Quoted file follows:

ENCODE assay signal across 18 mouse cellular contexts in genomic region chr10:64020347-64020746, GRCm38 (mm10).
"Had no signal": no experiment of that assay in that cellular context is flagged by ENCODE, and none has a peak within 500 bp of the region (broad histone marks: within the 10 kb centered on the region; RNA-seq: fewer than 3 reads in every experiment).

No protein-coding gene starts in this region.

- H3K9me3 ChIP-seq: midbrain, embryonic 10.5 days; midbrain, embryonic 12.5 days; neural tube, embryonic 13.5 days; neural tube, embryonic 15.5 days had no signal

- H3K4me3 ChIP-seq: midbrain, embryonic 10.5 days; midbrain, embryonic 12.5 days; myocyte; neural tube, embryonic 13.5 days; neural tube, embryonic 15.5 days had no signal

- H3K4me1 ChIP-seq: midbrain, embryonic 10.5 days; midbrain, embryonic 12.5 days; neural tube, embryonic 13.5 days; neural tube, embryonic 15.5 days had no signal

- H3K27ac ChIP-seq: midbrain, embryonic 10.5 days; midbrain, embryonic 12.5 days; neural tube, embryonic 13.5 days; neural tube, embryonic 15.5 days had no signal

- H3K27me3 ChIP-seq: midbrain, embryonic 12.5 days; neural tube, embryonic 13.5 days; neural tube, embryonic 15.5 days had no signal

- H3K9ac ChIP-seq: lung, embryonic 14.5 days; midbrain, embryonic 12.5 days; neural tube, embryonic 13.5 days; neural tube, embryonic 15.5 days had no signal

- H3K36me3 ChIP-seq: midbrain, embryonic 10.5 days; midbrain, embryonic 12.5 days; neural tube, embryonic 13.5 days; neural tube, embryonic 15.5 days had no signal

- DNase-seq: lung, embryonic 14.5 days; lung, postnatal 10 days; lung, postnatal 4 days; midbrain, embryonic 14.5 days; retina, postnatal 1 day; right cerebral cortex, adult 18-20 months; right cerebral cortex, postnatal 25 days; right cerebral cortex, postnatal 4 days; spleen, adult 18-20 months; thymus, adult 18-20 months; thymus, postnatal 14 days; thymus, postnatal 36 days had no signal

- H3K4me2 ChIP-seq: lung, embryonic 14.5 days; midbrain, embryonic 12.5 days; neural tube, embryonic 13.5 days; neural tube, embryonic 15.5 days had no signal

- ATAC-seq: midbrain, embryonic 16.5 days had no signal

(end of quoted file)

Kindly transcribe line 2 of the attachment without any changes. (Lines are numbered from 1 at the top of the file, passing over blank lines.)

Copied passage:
"Had no signal": no experiment of that assay in that cellular context is flagged by ENCODE, and none has a peak within 500 bp of the region (broad histone marks: within the 10 kb centered on the region; RNA-seq: fewer than 3 reads in every experiment).